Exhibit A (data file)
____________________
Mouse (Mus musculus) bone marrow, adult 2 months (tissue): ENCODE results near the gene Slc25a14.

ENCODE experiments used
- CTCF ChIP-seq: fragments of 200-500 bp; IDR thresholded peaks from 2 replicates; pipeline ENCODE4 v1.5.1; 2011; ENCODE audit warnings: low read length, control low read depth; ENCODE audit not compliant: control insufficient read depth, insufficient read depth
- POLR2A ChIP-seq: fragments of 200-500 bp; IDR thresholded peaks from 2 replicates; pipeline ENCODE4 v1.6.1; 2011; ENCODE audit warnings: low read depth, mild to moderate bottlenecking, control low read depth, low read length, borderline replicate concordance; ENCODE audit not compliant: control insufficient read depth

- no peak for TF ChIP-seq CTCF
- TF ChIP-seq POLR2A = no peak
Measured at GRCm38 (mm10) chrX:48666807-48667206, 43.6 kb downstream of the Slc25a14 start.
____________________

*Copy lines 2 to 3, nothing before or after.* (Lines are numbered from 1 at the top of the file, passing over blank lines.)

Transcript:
ENCODE experiments used
- CTCF ChIP-seq: fragments of 200-500 bp; IDR thresholded peaks from 2 replicates; pipeline ENCODE4 v1.5.1; 2011; ENCODE audit warnings: low read length, control low read depth; ENCODE audit not compliant: control insufficient read depth, insufficient read depth